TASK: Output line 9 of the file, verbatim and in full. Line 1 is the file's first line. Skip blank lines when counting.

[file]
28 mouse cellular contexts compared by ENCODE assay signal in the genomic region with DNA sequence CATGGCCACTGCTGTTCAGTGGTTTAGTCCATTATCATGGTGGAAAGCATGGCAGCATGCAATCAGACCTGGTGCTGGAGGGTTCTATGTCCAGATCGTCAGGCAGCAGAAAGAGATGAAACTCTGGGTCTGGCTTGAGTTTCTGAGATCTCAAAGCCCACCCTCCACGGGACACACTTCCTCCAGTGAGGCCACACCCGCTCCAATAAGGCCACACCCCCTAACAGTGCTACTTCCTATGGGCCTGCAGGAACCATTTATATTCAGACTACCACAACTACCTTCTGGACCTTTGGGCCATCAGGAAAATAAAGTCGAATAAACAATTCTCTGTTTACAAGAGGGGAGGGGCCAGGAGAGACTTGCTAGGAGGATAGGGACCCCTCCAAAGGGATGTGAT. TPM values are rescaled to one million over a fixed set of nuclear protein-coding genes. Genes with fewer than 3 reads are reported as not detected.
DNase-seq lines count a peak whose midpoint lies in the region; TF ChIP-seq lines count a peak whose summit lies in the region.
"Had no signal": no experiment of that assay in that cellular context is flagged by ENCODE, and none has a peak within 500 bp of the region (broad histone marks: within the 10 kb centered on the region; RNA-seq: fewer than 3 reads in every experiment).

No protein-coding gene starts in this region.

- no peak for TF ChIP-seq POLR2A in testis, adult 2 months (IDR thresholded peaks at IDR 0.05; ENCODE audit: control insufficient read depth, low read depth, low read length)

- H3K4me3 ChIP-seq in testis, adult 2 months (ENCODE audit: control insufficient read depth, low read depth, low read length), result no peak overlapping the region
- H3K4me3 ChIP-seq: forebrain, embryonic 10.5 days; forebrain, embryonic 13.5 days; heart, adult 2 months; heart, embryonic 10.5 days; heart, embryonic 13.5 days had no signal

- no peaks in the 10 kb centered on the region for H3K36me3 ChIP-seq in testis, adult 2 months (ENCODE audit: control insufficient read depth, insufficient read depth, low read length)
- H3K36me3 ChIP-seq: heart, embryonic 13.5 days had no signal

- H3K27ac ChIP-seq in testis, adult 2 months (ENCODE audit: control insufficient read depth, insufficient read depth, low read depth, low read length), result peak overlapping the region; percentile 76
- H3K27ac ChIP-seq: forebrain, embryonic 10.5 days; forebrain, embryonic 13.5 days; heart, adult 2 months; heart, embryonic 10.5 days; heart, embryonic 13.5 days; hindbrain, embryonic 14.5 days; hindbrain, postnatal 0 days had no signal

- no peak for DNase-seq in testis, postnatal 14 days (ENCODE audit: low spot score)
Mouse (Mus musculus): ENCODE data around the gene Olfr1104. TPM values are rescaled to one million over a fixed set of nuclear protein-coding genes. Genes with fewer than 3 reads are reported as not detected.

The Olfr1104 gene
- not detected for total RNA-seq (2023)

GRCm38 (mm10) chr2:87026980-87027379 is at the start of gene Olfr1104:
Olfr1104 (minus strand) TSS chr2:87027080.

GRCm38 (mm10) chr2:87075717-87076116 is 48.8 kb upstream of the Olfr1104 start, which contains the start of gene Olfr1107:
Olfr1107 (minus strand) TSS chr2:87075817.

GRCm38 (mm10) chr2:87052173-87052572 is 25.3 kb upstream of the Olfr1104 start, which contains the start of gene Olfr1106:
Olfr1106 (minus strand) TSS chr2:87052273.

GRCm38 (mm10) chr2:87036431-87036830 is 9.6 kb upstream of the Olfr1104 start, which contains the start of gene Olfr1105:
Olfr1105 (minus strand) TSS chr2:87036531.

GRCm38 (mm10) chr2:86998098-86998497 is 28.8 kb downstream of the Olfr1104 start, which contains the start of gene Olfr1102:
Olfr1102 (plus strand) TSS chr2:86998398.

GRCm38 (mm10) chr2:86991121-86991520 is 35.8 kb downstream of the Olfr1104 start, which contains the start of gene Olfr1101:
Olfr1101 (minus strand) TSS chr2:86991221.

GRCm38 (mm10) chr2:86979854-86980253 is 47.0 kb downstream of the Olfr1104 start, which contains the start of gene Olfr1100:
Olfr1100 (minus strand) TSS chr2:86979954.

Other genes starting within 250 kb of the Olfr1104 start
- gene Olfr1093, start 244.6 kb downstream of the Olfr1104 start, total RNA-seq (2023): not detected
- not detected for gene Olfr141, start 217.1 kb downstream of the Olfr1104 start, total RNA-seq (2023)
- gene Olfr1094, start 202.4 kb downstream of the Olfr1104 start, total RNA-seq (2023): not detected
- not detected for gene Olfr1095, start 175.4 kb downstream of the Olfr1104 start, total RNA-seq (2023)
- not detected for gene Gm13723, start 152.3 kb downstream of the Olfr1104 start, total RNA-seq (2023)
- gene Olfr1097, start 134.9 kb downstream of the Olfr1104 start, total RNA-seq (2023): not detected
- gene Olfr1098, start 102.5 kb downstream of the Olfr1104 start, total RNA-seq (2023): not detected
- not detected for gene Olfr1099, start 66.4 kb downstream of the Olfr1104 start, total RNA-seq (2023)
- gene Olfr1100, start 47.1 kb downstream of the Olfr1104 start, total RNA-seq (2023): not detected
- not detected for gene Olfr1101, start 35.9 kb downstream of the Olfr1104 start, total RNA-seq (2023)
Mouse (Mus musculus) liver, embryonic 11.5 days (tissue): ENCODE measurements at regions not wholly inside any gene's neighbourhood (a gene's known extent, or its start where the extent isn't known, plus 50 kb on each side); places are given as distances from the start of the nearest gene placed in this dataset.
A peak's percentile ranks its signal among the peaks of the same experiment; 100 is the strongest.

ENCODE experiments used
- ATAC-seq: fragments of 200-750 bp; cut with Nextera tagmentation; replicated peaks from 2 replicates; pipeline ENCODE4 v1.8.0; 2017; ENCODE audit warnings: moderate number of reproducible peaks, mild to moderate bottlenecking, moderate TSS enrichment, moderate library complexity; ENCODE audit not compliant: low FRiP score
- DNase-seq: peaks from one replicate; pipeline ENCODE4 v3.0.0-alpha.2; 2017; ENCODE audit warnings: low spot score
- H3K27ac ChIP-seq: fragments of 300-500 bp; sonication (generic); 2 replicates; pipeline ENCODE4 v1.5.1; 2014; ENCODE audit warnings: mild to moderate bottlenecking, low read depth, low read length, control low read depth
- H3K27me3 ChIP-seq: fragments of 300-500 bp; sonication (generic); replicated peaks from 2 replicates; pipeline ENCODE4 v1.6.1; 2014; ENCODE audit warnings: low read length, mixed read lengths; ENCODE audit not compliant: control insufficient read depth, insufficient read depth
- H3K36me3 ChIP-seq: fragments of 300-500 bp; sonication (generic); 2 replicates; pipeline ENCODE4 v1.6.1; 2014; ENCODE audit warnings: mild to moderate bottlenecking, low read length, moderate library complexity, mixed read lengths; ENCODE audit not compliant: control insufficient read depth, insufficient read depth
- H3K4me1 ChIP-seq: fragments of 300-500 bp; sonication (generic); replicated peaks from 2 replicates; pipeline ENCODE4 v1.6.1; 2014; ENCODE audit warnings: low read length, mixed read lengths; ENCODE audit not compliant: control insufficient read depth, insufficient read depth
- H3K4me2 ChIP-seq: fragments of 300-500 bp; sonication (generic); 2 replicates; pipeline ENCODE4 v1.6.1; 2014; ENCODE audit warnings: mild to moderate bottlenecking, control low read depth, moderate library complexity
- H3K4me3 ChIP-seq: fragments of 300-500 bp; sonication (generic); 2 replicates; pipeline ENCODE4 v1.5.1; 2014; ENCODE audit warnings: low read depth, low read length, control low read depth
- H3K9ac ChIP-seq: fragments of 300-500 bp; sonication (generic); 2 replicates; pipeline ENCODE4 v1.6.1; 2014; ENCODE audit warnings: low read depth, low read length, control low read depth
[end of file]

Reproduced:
- H3K36me3 ChIP-seq: heart, embryonic 13.5 days had no signal